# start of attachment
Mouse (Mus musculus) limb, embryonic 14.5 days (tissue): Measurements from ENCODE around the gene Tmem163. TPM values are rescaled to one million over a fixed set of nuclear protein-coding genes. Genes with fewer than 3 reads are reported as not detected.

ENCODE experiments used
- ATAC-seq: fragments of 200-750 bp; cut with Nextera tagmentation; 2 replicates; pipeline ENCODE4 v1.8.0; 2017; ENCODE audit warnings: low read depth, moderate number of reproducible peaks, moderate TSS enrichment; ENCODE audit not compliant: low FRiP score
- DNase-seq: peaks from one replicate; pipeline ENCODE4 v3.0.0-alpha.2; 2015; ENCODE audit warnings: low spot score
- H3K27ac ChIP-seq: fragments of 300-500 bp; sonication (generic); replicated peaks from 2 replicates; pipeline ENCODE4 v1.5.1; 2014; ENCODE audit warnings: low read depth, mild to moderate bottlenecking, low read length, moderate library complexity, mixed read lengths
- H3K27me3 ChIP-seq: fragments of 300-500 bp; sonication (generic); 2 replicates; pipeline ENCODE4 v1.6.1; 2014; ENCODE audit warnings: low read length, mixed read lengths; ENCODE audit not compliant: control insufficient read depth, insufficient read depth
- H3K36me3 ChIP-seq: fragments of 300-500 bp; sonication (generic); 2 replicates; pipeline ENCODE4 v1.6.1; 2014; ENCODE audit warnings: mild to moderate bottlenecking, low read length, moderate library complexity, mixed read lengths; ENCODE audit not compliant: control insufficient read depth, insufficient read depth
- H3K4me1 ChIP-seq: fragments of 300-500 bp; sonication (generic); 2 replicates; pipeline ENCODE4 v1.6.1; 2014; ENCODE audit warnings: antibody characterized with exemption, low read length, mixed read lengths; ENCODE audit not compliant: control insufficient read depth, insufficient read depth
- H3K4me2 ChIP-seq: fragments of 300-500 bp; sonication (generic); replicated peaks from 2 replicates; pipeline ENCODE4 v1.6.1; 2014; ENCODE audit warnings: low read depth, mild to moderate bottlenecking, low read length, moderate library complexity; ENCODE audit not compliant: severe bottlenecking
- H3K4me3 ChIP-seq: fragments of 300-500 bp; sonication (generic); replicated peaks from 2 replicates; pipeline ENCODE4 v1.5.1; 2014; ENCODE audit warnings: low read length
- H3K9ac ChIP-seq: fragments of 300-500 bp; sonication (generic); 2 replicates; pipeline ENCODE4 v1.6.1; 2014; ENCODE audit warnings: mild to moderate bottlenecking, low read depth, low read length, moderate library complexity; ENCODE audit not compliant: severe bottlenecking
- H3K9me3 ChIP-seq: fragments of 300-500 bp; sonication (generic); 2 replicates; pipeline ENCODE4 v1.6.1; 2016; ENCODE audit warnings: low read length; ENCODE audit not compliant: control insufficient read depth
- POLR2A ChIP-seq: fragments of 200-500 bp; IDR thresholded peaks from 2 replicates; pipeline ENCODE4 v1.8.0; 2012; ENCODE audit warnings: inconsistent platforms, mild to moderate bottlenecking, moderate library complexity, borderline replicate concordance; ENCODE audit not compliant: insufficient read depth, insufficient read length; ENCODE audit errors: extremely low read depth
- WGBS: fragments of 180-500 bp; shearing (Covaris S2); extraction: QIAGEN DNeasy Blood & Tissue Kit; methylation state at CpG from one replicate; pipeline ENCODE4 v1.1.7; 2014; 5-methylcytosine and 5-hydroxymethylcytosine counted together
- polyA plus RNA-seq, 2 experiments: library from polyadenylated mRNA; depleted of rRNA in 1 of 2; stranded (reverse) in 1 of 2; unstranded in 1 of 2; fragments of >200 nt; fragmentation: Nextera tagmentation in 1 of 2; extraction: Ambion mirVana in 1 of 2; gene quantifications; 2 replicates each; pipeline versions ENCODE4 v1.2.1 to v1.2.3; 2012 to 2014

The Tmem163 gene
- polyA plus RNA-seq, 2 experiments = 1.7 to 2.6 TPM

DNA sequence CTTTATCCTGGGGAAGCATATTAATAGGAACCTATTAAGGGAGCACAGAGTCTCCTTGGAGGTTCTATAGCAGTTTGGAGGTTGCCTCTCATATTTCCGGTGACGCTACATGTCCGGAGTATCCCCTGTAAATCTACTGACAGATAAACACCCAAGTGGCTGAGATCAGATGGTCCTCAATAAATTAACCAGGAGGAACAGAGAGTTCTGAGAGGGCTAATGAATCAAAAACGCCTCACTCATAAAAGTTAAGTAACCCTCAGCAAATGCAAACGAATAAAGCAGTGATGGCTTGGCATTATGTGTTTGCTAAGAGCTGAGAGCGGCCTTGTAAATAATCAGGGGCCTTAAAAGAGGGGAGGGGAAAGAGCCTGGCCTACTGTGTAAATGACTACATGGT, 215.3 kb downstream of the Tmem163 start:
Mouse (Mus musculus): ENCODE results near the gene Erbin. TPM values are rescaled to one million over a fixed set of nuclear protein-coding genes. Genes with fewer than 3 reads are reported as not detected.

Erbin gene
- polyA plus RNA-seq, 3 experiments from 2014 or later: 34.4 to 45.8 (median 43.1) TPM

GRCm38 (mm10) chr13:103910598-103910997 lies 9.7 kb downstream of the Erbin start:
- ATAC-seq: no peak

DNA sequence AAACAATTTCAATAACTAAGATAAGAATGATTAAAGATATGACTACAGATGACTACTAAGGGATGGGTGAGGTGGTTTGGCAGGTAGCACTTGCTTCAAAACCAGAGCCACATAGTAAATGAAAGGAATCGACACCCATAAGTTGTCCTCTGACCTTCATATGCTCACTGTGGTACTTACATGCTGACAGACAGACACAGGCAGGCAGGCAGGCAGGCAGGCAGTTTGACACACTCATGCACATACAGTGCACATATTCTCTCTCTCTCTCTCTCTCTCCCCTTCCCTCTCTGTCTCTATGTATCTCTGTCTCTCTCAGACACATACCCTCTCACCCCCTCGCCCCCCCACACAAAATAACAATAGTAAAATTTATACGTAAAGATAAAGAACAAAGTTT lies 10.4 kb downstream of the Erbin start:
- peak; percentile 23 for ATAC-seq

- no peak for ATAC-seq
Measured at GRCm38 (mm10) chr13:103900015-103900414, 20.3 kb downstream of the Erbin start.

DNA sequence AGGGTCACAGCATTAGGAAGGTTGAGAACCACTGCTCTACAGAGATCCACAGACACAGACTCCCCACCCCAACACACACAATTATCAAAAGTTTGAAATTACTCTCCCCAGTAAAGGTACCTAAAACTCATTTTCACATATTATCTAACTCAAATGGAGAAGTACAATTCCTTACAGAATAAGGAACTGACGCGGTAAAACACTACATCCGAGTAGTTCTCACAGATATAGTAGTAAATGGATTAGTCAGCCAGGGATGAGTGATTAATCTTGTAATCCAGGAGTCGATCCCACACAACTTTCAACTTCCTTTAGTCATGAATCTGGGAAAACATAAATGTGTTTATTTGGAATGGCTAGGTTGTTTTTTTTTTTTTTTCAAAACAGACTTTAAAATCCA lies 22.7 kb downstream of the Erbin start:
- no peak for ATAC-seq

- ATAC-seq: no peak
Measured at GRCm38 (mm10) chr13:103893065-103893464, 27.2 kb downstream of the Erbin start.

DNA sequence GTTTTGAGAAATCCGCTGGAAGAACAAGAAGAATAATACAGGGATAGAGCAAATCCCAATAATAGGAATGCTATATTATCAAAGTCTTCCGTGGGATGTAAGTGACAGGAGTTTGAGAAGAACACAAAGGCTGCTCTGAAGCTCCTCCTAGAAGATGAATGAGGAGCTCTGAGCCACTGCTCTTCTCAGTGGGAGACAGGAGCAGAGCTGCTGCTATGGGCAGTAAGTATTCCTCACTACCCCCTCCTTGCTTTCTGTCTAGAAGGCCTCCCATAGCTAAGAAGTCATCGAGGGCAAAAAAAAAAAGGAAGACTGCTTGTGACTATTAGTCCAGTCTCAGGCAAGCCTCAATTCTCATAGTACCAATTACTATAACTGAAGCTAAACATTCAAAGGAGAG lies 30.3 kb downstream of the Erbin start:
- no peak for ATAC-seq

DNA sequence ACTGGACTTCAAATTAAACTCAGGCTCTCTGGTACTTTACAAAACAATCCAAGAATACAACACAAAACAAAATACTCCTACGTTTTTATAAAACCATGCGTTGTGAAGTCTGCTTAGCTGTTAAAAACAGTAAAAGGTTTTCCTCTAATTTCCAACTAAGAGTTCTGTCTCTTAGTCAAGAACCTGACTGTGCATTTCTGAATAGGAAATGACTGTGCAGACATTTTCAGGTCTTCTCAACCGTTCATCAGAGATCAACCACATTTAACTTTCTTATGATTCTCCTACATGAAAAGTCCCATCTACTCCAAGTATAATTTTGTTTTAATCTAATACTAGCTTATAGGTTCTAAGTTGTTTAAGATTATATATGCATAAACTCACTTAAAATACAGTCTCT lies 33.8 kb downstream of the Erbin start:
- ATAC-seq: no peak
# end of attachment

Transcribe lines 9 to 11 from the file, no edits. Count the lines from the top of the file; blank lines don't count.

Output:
- H3K4me2 ChIP-seq: fragments of 300-500 bp; sonication (generic); replicated peaks from 2 replicates; pipeline ENCODE4 v1.6.1; 2014; ENCODE audit warnings: low read depth, mild to moderate bottlenecking, low read length, moderate library complexity; ENCODE audit not compliant: severe bottlenecking
- H3K4me3 ChIP-seq: fragments of 300-500 bp; sonication (generic); replicated peaks from 2 replicates; pipeline ENCODE4 v1.5.1; 2014; ENCODE audit warnings: low read length
- H3K9ac ChIP-seq: fragments of 300-500 bp; sonication (generic); 2 replicates; pipeline ENCODE4 v1.6.1; 2014; ENCODE audit warnings: mild to moderate bottlenecking, low read depth, low read length, moderate library complexity; ENCODE audit not compliant: severe bottlenecking